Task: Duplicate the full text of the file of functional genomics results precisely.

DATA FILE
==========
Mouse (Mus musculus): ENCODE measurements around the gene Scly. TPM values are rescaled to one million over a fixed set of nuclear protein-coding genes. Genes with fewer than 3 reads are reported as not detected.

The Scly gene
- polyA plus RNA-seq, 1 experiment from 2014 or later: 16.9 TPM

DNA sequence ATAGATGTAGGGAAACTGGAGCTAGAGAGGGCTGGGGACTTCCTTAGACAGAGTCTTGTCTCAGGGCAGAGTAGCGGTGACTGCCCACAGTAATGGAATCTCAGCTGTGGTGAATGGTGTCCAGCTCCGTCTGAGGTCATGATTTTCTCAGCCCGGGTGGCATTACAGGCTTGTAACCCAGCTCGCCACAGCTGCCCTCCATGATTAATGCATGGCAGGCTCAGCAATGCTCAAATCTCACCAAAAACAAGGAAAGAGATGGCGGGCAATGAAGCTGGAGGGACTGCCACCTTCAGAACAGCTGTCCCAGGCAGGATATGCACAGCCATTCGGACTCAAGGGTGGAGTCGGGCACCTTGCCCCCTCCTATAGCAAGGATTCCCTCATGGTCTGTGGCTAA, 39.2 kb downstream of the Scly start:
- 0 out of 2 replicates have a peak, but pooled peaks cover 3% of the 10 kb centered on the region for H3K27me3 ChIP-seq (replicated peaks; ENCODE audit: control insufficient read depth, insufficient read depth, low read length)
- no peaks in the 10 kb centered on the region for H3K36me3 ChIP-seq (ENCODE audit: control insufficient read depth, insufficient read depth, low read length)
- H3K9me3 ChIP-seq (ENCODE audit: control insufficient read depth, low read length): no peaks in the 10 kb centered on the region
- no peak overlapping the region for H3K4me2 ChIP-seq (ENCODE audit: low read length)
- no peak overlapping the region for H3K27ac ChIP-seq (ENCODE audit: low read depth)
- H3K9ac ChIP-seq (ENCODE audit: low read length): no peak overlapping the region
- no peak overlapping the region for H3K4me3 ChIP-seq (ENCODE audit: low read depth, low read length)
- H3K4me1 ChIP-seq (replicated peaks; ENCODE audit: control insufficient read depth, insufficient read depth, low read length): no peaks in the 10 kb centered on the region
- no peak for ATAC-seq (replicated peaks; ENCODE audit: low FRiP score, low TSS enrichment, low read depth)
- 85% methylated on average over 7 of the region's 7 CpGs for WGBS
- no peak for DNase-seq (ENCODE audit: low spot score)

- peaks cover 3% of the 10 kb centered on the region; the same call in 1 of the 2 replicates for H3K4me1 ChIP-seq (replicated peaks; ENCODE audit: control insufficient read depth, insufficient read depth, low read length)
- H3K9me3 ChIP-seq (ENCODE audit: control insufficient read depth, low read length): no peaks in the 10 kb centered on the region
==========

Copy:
Mouse (Mus musculus): ENCODE measurements around the gene Scly. TPM values are rescaled to one million over a fixed set of nuclear protein-coding genes. Genes with fewer than 3 reads are reported as not detected.

The Scly gene
- polyA plus RNA-seq, 1 experiment from 2014 or later: 16.9 TPM

DNA sequence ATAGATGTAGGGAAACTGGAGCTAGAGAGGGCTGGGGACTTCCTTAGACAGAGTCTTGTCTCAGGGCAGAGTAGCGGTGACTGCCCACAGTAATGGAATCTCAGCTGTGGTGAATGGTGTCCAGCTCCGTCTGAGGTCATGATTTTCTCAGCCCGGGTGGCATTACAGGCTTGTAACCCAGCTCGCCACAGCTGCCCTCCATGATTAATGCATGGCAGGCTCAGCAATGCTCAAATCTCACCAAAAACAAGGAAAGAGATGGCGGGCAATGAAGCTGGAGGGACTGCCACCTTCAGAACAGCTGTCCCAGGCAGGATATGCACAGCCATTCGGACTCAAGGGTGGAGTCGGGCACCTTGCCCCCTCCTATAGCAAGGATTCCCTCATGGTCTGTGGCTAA, 39.2 kb downstream of the Scly start:
- 0 out of 2 replicates have a peak, but pooled peaks cover 3% of the 10 kb centered on the region for H3K27me3 ChIP-seq (replicated peaks; ENCODE audit: control insufficient read depth, insufficient read depth, low read length)
- no peaks in the 10 kb centered on the region for H3K36me3 ChIP-seq (ENCODE audit: control insufficient read depth, insufficient read depth, low read length)
- H3K9me3 ChIP-seq (ENCODE audit: control insufficient read depth, low read length): no peaks in the 10 kb centered on the region
- no peak overlapping the region for H3K4me2 ChIP-seq (ENCODE audit: low read length)
- no peak overlapping the region for H3K27ac ChIP-seq (ENCODE audit: low read depth)
- H3K9ac ChIP-seq (ENCODE audit: low read length): no peak overlapping the region
- no peak overlapping the region for H3K4me3 ChIP-seq (ENCODE audit: low read depth, low read length)
- H3K4me1 ChIP-seq (replicated peaks; ENCODE audit: control insufficient read depth, insufficient read depth, low read length): no peaks in the 10 kb centered on the region
- no peak for ATAC-seq (replicated peaks; ENCODE audit: low FRiP score, low TSS enrichment, low read depth)
- 85% methylated on average over 7 of the region's 7 CpGs for WGBS
- no peak for DNase-seq (ENCODE audit: low spot score)

- peaks cover 3% of the 10 kb centered on the region; the same call in 1 of the 2 replicates for H3K4me1 ChIP-seq (replicated peaks; ENCODE audit: control insufficient read depth, insufficient read depth, low read length)
- H3K9me3 ChIP-seq (ENCODE audit: control insufficient read depth, low read length): no peaks in the 10 kb centered on the region